PRI Review

USAID Philippine Mission: letting it all hang out

Don't put anything on the World Wide Web that you wouldn't want to see appear in the following day's New York Times . This commonsense axiom is so widely accepted and practiced that the unsuspecting surfer is stunned by the unexpected candor of the U.S. Agency for International Development's Mission to the Philippines' (USAID-PH) website [http://www.usaidph.gov]. After all, how often do government agencies, especially those which operate abroad, freely confirm their mischief?

Although USAID's web network has been expanding, as of this writing the Philippine Mission's site is unique. No other USAID Mission has its own website, much less one as detailed and revealing as that of the Philippines. Whether because of the 'special relationship' the two nations share, or because USAID has made the Philippines a principal target of US 'beneficence,' the site documents an extraordinary amount of US activity in the archipelago — much of it related to population control.

The Mission declares on its Home Page its commitment to “global concerns” such as “environmental degradation, population and the AIDS epidemic,” which it sees as central to its goal of transforming the Philippines into “a model Newly Industrialized Country (NIC) democracy by the year 2000.” These three categories are sufficient to clue an astute web watcher into the anti-people character of USAID-PH programs, but the amount of detail that the Mission goes on to reveal its about activities is simply breathtaking.

For example, informed surfers would certainly suspect that Pathfinder International is present in the Philippines, but would they expect to see it named, along with its local Philippine contacts, on a USAID website? Many other USAID front organizations are also found here, including a fair number of those whose activities have been documented in this and other issues of PRI Review.

The key to understanding how USAID works 'on the ground' in the Philippines can be found on the first page of the site's “population and health” section. There the Mission, which claims to be “building” democracy in the Philippines, details how it uses development money for activities to subvert — no other word will do — majority rule. Justifying this neo-colonialism under the guise of meeting “unmet needs for family planning services,” USAID is targeting local Philippine governments for USAID's “particular attention.”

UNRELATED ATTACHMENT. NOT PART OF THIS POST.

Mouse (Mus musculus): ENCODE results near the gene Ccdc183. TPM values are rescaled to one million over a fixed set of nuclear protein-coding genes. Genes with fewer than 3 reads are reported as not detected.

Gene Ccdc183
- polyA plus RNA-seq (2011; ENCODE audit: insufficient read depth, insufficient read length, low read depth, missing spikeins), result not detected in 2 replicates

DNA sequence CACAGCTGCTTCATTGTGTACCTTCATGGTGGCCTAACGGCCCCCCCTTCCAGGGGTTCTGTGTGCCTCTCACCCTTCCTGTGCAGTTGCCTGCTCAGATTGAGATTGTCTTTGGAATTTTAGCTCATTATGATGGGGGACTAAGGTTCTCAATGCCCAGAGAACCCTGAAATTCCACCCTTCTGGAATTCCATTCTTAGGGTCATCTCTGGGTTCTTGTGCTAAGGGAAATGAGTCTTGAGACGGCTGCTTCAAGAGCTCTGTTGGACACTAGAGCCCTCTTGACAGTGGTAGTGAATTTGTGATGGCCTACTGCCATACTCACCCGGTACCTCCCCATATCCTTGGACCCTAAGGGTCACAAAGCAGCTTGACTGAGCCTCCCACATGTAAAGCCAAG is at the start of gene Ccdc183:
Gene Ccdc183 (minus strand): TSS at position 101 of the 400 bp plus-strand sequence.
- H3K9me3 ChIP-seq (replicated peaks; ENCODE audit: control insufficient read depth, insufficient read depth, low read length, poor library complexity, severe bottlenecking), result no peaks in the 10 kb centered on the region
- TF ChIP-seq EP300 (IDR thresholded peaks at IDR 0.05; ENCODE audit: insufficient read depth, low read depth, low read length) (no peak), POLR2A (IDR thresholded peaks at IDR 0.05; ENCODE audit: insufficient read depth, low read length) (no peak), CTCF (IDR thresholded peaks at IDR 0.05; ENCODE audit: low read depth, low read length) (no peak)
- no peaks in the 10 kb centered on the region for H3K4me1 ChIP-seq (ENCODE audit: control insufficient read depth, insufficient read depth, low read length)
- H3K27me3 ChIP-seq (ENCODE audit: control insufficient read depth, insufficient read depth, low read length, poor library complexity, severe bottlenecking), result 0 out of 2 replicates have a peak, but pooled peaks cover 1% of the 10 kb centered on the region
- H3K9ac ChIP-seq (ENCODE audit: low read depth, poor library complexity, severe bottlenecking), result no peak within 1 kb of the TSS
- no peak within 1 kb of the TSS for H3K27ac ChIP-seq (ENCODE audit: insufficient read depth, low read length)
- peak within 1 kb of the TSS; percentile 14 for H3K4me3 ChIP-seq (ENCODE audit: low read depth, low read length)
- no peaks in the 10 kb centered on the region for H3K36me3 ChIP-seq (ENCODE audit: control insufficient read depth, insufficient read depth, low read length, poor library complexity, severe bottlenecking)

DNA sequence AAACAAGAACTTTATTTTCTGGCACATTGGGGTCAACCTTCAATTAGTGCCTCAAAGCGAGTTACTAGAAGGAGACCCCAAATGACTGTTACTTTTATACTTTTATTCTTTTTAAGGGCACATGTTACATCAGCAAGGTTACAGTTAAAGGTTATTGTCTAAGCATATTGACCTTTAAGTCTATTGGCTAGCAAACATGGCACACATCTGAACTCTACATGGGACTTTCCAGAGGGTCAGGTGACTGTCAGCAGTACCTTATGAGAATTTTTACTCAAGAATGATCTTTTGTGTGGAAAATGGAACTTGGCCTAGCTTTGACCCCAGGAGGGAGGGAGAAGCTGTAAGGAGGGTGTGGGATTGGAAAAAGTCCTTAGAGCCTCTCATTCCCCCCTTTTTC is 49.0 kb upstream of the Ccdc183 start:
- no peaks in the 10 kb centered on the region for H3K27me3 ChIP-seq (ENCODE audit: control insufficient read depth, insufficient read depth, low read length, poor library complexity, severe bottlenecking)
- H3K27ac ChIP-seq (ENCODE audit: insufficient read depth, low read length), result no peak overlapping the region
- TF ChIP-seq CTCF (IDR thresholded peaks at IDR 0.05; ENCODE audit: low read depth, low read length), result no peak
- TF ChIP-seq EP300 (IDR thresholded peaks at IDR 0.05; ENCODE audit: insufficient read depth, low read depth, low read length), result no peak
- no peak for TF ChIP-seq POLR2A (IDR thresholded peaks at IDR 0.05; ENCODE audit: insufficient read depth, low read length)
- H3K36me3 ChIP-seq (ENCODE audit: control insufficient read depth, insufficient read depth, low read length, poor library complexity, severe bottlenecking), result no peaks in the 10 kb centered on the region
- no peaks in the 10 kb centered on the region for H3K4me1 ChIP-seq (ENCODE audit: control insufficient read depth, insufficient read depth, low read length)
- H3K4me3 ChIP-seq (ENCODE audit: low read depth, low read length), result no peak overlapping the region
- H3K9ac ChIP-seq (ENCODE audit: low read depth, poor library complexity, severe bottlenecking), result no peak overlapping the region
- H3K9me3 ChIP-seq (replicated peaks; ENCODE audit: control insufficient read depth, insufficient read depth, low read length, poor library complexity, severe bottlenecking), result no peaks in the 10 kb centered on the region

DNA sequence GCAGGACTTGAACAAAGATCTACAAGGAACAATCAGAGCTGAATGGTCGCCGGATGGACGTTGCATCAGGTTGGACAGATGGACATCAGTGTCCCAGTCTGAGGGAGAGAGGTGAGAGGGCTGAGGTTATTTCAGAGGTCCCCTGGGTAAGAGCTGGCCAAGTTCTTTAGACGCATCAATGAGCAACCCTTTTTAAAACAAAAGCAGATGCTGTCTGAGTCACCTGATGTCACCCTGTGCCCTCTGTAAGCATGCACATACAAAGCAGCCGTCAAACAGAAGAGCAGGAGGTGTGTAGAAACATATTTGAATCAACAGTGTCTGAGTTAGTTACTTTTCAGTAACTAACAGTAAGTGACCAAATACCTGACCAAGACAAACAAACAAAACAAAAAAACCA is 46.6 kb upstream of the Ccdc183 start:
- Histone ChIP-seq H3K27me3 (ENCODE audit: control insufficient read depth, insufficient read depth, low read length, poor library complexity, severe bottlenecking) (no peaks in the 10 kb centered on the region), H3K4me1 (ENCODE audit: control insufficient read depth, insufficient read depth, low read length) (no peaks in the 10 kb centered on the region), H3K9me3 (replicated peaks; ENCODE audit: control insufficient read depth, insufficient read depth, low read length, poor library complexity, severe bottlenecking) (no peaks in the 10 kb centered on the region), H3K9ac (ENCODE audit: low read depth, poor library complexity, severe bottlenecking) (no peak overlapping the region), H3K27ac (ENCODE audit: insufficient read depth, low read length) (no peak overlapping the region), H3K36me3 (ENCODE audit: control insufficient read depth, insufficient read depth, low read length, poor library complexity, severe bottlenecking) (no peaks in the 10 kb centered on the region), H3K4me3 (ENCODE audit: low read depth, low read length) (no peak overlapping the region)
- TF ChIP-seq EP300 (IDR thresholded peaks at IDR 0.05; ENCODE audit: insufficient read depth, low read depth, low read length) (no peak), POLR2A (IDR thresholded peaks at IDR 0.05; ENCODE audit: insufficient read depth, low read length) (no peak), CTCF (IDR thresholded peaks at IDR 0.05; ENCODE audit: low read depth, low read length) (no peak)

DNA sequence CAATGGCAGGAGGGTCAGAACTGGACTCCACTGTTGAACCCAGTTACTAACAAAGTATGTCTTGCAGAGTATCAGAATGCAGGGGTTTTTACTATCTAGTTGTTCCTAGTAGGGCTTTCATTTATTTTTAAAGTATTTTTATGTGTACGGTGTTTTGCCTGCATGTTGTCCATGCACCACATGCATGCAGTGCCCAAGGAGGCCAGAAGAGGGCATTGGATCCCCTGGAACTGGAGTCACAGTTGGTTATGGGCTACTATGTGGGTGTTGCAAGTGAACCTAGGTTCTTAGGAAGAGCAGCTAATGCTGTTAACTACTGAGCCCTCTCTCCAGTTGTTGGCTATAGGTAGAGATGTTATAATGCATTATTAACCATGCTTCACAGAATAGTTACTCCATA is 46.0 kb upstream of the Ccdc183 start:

This works as follows. In conjunction with the Philippine Department of Health, USAID identities certain local governments whose family planning activities are to be “accelerated.” “Yearly performance benchmarks” for family planning acceptors are then set for these areas. If local governments meet these quotas, USAID “'releases” funds through the Philippine government to local governments.

“This [program] has proved to be a highly effective means to reach mutually agreeable objectives,” the Mission site proclaims. No doubt. Monetary grants are an excellent means of inducing people in a developing economy to act against their natural inclinations. The site boasts that 48 local governments were enrolled in this campaign in 1995, and expresses the hope that a “minimum” of 75 governments will be enlisted by 1998.

A second set of USAID-PH activities is centered around the distribution of the contraceptives needed to meet these “benchmarks.” To this end the site claims to have established a “highly effective contraceptive logistics system” throughout the Philippines. This single purpose pipeline carries only contraceptives, not antibiotics, vaccines, rehydration salts or other health supplies for the Philippine people.

As if the undermining of democracy and the warping of the health care delivery system were not enough, the Mission is also corrupting the Philippines free market economy. The Mission's social marketing program is aimed at convincing local pharmaceutical manufacturers and distributors to push contraceptives on unsuspecting Filipinos in exchange for what is euphemistically called “promotional assistance,” that is, free advertising. These advertising campaigns are especially aimed at the poorer classes, for the population controllers always believe that we have too many poor with us.

Would the Filipino people tolerate this kind of blatant interference into their national sovereignty and personal autonomy if they were aware of it? Probably not. Would the majority of US taxpayers support such inherently undemocratic, even ethnocentric programs, once these were brought to their attention? Definitely not. Now that the USAID-PH website has unintentionally revealed the unsavory details of US population control programs in the Philippines, perhaps enough Filipinos and Americans will learn the truth that, by working together, they can call these programs to a halt.

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